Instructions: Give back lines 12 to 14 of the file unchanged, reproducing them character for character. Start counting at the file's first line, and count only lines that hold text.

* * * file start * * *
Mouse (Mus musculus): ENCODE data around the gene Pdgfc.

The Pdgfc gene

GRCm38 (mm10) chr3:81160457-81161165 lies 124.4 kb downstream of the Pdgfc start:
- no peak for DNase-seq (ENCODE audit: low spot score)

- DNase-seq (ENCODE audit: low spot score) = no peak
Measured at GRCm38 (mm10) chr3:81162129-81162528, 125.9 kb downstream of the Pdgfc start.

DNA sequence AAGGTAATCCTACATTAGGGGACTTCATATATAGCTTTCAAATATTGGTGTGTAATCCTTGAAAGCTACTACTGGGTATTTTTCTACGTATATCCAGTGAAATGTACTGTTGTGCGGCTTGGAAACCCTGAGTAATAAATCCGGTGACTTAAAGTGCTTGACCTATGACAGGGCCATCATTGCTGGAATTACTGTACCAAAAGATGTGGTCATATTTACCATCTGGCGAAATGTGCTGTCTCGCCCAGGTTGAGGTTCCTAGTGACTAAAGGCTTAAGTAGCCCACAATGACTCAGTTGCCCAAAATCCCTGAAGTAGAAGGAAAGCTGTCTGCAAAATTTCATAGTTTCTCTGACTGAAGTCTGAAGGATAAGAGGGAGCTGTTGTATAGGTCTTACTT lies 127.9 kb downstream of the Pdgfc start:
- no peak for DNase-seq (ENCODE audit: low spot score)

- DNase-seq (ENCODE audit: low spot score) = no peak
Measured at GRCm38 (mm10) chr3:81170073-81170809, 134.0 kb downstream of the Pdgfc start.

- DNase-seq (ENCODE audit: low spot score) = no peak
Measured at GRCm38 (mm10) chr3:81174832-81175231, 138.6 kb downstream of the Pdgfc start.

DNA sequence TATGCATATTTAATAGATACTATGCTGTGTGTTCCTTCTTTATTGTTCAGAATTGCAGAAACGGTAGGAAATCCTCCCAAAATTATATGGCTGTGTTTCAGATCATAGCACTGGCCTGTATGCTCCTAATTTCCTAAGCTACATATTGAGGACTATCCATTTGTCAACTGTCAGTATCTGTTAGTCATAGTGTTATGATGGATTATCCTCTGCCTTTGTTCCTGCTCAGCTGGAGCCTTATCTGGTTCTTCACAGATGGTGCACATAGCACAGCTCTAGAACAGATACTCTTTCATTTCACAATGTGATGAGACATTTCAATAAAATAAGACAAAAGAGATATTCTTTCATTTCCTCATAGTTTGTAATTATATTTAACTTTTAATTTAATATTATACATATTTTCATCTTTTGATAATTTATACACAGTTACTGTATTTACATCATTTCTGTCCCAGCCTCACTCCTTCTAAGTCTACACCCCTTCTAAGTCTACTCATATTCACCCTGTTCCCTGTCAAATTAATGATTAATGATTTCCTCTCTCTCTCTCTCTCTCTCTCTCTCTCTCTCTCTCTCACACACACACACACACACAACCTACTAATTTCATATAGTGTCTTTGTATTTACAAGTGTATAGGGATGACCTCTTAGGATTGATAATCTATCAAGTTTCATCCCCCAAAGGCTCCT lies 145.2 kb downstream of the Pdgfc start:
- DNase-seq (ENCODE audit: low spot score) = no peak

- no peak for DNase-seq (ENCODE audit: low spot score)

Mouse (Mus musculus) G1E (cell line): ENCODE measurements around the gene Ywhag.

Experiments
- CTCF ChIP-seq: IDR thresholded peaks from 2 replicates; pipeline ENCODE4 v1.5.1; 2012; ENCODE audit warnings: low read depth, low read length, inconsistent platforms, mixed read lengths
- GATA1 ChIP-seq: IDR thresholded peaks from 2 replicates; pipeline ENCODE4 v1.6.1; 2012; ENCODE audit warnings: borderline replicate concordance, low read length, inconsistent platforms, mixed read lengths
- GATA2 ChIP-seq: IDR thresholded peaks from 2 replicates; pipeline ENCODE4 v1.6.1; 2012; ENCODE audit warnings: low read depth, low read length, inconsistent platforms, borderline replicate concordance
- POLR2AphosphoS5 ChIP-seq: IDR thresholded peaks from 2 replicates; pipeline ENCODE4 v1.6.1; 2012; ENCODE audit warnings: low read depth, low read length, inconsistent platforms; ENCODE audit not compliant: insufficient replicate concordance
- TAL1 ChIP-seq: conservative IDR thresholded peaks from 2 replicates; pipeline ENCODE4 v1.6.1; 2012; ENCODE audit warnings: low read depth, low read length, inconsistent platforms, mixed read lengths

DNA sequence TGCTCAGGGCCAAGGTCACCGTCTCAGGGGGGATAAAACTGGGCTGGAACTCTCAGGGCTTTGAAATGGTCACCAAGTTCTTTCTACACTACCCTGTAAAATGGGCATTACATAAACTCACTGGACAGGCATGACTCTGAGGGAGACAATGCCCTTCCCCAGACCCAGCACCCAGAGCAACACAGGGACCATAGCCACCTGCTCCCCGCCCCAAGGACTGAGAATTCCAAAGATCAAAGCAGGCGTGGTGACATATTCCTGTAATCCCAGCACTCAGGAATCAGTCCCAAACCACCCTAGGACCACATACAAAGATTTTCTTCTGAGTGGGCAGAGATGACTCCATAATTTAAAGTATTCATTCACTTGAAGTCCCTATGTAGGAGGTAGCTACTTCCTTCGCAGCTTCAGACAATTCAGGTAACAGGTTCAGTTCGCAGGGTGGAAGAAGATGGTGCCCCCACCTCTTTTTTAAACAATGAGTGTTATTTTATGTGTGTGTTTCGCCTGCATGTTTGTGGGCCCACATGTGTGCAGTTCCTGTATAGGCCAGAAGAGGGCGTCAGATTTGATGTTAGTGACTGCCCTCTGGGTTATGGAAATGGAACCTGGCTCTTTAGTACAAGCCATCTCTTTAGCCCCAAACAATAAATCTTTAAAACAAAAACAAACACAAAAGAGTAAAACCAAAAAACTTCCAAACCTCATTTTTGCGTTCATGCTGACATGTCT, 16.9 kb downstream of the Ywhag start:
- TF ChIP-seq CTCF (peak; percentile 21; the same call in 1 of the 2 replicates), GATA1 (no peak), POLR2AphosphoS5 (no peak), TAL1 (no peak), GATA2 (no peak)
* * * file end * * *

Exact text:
Measured at GRCm38 (mm10) chr3:81174832-81175231, 138.6 kb downstream of the Pdgfc start.

DNA sequence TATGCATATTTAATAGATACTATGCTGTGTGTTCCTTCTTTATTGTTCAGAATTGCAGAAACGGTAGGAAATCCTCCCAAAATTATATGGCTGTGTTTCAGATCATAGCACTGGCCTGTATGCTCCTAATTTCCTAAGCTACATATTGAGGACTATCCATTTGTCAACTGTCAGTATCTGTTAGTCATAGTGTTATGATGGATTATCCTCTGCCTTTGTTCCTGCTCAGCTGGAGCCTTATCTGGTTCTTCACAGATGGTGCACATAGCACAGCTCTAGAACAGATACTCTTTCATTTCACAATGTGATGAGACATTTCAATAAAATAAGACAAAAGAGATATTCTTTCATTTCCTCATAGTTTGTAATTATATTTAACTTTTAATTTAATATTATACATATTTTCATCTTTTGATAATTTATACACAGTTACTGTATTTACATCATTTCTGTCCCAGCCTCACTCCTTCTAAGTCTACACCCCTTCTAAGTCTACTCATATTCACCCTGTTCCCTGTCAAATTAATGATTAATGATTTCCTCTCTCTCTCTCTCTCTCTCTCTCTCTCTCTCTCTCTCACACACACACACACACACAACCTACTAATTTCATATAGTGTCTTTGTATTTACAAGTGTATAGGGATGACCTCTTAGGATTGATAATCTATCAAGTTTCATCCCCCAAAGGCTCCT lies 145.2 kb downstream of the Pdgfc start:
- DNase-seq (ENCODE audit: low spot score) = no peak